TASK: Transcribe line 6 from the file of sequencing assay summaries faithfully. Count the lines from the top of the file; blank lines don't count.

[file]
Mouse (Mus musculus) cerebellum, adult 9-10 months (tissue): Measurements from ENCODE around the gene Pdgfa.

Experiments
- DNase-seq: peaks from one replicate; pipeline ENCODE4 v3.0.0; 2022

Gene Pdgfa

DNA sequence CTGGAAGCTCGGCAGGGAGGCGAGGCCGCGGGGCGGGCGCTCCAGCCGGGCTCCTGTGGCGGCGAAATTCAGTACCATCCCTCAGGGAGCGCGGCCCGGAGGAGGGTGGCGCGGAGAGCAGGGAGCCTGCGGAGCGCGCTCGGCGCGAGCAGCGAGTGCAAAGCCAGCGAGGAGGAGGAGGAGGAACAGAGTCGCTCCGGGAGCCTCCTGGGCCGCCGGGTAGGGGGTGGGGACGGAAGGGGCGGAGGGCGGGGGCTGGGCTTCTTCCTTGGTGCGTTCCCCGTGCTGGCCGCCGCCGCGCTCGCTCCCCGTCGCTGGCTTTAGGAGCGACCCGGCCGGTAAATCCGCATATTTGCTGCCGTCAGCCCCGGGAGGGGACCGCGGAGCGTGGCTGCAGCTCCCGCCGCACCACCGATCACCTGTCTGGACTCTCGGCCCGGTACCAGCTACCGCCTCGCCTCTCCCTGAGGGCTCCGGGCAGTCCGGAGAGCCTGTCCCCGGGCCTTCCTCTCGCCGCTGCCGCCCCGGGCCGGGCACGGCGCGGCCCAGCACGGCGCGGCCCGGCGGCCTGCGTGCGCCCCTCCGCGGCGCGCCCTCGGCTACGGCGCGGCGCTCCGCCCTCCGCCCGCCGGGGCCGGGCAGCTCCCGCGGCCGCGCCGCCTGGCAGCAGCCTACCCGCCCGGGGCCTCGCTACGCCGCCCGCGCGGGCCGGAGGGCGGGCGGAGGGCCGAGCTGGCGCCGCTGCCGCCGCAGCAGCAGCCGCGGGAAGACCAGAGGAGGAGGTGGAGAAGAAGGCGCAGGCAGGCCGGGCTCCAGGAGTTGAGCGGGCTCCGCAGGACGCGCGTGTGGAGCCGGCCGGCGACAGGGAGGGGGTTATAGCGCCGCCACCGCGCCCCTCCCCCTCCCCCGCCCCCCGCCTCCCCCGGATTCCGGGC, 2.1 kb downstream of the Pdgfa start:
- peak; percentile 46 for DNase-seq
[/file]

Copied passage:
- peak; percentile 46 for DNase-seq